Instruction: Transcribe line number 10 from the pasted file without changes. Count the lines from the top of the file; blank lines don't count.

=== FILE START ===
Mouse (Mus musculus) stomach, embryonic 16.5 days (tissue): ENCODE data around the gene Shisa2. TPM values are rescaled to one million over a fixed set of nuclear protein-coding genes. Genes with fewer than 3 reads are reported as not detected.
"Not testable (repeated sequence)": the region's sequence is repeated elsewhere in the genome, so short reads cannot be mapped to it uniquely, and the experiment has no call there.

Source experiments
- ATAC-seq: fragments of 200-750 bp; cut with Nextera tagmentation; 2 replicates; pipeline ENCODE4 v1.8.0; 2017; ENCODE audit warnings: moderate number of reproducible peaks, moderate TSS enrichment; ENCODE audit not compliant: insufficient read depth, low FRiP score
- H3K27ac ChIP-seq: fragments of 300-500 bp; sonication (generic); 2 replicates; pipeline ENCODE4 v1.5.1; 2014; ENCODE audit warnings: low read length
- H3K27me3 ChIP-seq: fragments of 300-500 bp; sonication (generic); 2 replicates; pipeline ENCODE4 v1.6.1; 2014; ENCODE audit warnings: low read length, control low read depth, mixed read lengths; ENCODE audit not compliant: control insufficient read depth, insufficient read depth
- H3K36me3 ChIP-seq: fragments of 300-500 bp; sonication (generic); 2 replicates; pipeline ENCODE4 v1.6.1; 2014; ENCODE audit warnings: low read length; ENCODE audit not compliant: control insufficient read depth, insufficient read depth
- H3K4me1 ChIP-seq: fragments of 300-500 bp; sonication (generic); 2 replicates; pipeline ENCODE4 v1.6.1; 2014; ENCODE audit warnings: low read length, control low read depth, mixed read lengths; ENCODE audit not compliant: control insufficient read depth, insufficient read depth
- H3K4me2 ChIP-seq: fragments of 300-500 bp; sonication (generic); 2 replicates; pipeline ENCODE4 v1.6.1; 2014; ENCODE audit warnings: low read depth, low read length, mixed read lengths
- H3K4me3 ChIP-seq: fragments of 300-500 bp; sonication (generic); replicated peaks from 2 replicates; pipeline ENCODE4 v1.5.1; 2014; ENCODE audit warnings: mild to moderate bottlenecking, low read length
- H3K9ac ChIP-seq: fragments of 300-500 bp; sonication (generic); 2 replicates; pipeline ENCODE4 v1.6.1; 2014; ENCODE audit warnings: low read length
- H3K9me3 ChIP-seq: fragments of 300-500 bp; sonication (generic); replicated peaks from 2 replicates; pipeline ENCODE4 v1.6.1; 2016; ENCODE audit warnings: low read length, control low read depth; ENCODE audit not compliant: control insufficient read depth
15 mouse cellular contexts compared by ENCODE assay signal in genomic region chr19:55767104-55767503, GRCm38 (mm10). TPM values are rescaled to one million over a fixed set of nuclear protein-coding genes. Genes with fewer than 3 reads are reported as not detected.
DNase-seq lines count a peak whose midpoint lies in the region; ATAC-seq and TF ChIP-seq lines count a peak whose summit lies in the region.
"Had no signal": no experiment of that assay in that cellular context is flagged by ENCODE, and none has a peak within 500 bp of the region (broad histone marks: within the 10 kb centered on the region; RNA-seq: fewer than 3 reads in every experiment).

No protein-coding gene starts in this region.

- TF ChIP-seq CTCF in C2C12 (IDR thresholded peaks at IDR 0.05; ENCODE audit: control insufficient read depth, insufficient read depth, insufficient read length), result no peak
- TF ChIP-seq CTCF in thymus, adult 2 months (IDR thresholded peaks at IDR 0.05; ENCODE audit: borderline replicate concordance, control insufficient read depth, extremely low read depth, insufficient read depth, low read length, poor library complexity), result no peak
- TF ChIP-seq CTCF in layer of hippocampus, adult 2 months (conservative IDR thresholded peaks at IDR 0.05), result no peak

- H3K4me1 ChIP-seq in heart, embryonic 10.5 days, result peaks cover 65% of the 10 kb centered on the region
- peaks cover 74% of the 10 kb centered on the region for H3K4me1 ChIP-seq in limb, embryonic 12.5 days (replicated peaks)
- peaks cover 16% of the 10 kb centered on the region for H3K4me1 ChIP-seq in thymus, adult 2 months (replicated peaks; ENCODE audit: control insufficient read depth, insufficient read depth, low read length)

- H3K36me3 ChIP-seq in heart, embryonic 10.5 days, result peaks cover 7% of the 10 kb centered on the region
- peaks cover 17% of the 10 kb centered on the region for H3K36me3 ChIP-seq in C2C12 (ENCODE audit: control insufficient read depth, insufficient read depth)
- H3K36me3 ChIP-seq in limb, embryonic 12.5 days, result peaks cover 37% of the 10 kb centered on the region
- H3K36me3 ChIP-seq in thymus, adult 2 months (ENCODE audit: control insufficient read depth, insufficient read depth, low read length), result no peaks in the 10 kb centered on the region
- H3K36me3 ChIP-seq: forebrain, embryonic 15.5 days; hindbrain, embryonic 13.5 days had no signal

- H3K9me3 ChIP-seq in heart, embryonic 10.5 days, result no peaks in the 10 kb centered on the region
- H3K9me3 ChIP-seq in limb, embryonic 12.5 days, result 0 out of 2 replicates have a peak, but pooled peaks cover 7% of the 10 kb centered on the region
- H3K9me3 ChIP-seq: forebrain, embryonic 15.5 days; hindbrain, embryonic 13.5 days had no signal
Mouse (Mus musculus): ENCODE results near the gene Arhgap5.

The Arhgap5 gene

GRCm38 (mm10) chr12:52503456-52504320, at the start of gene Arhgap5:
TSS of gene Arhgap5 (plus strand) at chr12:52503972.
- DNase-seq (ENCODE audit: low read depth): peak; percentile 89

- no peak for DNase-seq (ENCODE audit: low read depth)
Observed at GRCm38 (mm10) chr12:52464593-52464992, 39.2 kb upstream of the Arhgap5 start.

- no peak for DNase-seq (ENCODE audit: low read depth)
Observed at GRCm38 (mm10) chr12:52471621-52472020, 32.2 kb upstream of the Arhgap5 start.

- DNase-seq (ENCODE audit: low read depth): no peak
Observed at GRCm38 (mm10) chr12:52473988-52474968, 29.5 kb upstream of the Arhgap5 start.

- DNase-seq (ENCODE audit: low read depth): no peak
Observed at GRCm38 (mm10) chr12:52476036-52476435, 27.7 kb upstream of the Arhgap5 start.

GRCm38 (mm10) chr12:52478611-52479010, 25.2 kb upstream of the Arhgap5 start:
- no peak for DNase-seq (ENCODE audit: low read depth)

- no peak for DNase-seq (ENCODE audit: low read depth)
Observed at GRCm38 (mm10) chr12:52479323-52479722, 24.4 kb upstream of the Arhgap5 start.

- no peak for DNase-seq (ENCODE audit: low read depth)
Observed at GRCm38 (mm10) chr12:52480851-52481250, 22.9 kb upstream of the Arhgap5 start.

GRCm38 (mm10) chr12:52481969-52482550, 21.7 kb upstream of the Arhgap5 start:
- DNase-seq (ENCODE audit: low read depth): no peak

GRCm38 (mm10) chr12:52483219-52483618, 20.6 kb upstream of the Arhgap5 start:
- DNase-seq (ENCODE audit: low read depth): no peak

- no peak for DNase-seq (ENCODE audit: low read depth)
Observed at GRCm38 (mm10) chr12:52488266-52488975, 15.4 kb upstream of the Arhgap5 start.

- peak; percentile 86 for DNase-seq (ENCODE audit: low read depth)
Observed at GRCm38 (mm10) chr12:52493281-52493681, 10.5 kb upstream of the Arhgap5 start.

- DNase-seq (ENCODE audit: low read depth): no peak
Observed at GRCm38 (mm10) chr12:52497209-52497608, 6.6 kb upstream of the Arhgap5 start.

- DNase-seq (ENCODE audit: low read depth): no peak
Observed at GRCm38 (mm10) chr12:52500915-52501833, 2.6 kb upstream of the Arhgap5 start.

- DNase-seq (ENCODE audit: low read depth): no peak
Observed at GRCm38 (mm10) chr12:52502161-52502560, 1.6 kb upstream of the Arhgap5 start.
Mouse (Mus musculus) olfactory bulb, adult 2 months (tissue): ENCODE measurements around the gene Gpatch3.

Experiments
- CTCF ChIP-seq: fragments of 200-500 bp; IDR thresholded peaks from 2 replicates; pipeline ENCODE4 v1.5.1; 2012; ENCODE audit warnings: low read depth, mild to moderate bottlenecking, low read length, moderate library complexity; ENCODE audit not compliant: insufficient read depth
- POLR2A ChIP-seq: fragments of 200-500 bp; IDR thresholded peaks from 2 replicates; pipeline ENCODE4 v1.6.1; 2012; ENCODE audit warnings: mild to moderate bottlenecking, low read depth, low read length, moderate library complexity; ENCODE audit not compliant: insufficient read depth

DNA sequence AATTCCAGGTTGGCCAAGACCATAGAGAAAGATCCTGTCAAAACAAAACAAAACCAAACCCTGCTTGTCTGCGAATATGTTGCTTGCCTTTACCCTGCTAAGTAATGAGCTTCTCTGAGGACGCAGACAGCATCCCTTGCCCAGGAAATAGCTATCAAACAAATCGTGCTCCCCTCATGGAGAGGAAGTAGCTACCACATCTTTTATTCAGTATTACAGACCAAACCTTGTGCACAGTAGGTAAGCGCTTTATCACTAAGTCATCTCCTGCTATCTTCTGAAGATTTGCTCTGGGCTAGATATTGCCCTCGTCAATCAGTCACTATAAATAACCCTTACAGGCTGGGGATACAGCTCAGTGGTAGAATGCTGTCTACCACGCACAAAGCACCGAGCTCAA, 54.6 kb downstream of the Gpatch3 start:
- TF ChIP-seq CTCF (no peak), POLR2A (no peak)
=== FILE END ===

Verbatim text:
- H3K4me3 ChIP-seq: fragments of 300-500 bp; sonication (generic); replicated peaks from 2 replicates; pipeline ENCODE4 v1.5.1; 2014; ENCODE audit warnings: mild to moderate bottlenecking, low read length